Betty Vernon: A force to be reckoned with on the harness racing track

Betty Vernon- outrider

SALEM, Ohio — The Canfield Fair is full of history, and the chapter devoted to harness racing would definitely include the story of Betty Vernon.

But Betty Vernon doesn’t just attend the fair. The 80-year-old has worked as an outrider for the harness racing for 59 years and hasn’t missed a Canfield Fair yet — even after four strokes and a round of chemotherapy.

Honor bestowed

Vernon was honored at the 2014 Canfield Fair with a bench dedicated to her service to the horsemen and harness racing. And she is proud to say it is the only bench on the fairgrounds that does not say “courtesy of” or is dedicated in someone’s memory.
Vernon worked for George Berlin, who served as the superintendent of harness racing at the Canfield Fair for 30 years.

“Whenever she (Vernon) had something to do, you just forget it. It meant it would be done and it would be done early,” said Berlin.
Berlin said the harness racers and everyone involved appreciated her hard work, kindness and dedication to the fair year after year.

Love affair begins

Vernon said she started riding horses in the 1940s and she was immediately devoted to her horse and the thrill of riding. Then 59 years ago, she learned the outrider for the harness racing at the Columbiana County Fair was quitting. Someone made the call and asked her if she would be interested.

Vernon admits that when she started, she has no idea what the position entailed.

“I was just told I had to be a quick learner,” said Vernon, and off she went to the fairs.
After she did it at the Columbiana County Fair, she was asked to perform the same duties at the Canfield Fair that same year.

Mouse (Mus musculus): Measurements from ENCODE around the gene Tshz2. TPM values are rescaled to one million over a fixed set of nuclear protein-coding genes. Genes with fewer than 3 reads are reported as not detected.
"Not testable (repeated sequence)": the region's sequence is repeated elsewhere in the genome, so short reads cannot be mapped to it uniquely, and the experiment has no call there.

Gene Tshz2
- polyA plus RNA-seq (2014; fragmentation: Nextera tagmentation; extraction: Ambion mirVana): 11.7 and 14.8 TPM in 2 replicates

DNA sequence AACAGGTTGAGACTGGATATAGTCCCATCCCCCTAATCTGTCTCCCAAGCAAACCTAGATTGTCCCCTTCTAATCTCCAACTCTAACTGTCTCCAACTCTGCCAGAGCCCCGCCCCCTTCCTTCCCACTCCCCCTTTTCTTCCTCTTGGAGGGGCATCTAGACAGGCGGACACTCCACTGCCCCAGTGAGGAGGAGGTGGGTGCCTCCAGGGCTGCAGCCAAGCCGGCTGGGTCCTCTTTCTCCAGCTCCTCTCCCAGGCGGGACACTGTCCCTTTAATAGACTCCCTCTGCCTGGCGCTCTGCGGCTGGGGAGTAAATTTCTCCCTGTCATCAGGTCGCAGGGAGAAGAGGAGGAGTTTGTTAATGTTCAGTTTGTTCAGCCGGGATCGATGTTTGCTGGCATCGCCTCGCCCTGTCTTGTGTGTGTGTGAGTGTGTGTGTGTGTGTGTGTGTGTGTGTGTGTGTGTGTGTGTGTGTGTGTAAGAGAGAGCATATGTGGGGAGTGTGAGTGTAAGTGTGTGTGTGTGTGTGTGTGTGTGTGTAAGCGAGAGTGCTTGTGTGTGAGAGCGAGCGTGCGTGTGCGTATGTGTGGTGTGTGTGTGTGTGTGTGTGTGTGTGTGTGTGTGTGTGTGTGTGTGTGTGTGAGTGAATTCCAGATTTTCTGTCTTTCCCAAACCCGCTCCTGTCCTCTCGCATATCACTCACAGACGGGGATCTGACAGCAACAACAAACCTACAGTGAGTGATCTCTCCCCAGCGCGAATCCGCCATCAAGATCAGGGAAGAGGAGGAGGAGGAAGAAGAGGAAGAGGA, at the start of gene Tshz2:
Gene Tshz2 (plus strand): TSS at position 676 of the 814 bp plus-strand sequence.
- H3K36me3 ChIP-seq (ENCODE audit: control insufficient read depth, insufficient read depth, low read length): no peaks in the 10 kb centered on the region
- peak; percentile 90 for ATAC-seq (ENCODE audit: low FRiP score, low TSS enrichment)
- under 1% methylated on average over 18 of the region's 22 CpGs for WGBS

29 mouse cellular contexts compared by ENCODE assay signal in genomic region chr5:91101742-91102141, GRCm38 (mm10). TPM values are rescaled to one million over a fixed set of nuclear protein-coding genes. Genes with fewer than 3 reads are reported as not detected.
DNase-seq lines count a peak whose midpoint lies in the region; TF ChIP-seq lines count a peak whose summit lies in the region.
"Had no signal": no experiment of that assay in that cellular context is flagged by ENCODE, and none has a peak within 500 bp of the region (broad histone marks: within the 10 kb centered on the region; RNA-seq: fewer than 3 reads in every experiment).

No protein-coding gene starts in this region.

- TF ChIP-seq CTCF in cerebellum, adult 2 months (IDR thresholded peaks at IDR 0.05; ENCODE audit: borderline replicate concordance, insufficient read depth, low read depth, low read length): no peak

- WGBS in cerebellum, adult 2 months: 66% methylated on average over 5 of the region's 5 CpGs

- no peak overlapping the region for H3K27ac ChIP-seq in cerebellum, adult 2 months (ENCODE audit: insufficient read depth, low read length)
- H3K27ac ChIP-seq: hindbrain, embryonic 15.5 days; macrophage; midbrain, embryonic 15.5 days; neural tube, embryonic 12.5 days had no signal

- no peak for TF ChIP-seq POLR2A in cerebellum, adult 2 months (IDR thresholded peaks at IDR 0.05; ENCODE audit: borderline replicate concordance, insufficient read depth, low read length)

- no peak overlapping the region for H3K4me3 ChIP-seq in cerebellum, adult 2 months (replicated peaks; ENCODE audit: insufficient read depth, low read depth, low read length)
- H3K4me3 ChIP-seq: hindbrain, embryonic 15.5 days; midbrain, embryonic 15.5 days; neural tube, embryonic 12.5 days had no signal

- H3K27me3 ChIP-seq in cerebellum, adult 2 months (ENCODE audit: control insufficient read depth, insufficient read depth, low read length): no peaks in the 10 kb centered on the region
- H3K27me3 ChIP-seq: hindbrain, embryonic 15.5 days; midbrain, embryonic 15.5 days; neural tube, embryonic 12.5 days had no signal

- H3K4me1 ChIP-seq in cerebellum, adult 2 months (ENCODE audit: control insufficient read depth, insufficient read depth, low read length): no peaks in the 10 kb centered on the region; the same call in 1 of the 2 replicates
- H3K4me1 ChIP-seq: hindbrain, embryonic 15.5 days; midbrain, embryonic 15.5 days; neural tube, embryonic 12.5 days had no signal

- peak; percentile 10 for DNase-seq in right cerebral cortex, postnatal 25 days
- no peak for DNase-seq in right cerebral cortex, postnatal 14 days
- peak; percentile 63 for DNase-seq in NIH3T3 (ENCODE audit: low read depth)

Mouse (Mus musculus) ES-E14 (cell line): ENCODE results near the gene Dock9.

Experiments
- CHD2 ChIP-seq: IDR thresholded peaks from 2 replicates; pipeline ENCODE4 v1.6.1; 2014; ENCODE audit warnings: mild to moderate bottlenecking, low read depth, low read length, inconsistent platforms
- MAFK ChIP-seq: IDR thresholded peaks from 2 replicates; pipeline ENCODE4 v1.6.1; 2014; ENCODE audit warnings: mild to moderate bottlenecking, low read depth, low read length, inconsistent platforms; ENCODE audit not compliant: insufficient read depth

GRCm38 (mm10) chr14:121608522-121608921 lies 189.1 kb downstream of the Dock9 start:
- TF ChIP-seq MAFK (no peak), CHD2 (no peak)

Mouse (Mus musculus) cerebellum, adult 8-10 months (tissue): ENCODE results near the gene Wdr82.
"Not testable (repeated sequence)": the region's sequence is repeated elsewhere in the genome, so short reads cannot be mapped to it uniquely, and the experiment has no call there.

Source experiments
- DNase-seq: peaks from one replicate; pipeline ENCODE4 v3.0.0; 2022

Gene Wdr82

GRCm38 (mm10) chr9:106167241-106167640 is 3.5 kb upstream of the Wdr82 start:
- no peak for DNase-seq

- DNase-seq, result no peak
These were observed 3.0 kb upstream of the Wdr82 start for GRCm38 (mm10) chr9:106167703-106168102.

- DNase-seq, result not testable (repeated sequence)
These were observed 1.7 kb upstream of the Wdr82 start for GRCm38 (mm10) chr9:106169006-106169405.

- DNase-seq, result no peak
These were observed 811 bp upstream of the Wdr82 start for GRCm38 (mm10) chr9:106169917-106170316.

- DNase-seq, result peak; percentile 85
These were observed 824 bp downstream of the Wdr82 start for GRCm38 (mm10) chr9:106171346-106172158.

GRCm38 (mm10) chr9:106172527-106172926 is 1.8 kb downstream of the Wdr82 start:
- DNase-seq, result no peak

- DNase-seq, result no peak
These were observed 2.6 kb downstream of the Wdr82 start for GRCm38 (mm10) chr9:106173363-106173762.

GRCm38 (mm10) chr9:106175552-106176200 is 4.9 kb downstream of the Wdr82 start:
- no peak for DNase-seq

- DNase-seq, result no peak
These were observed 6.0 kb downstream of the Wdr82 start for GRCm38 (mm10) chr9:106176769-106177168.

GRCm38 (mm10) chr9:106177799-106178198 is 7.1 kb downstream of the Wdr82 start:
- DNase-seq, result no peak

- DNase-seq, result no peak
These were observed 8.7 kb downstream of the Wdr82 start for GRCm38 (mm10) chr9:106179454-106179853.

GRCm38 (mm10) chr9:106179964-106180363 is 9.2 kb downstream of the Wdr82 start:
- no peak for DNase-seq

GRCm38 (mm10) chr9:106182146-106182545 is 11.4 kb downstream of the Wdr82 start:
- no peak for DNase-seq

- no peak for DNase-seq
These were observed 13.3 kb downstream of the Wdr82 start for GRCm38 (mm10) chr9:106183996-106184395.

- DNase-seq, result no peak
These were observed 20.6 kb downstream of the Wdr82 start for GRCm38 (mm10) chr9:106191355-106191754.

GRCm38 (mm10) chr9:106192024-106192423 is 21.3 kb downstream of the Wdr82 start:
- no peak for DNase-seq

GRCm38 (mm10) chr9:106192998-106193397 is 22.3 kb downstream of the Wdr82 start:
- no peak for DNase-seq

The outrider is the person who leads horses to the post on the race track, helps to turn them around when they decide they would rather go the opposite direction, and catches the occasional runaway horse.

“It’s been too long in years, but too short in time,” said Vernon as she thinks back on the years and memories made at the Canfield Fair.
Vernon said it’s not a once-a-year thing for her, and she’s involved with harness racing throughout the year.

In addition to being the outrider for the horses, she is also responsible for restoring the number pads worn on the race horses.

The job is something Vernon takes seriously. She is very proud when the harness racers tell her how nice the number pads are when compared to other fairs.

Vernon goes through the piles of number pads every year and makes sure the straps are not frayed and that the snaps work on the pads, which makes it easier for them to suit up for race time and ensures the horse doesn’t get any sores or marks from the race pads.

Besides, Canfield, she also works as an outrider for the Coshocton County Fair and cares for their number pads as well.

Vernon said she wonders sometimes who will take it over when she is unable to sew the pads any longer. But for now, she is happy to make sure the pads are ready for race day at the fairs.

Still riding

Vernon’s love of riding hasn’t faded over the years either.
Today, Vernon is still riding her horse at age 80. Her current steed is Dusty, a 5-year-old bay trick horse she has trained. Dusty can sit down, lay down, walk like a drunk person and blow kisses.

Vernon rescued Dusty from a bad beginning, as she did with her three Chinese Crested dogs. She said rescues are the only way to go for her.
Vernon said she hasn’t had just one good horse, she’s had a lifetime of good horses. She added when people say that they have a bad horse, it’s usually not the horse that is bad, but the training the horse has received that is bad.
“Like dogs — there is no bad dogs. It’s about the training you give the animals,” said Vernon.

Friends for life

Vernon is quick to tell people how much her friends, especially her horse friends, mean to her and how they help her to keep going.

“I always wanted to be around horses. I love to keep going. I don’t think they expected me to be around this long,” said Vernon.

Vernon said she wouldn’t still be going to the fairs and rodeos if it wasn’t for her horse friends and for that she is grateful.
And it’s is the people across several generations who lure her back to the fairs every year.

“I’ve made so many friends over the past 60 years,” said Vernon. “I can’t begin to acknowledge all of them.”


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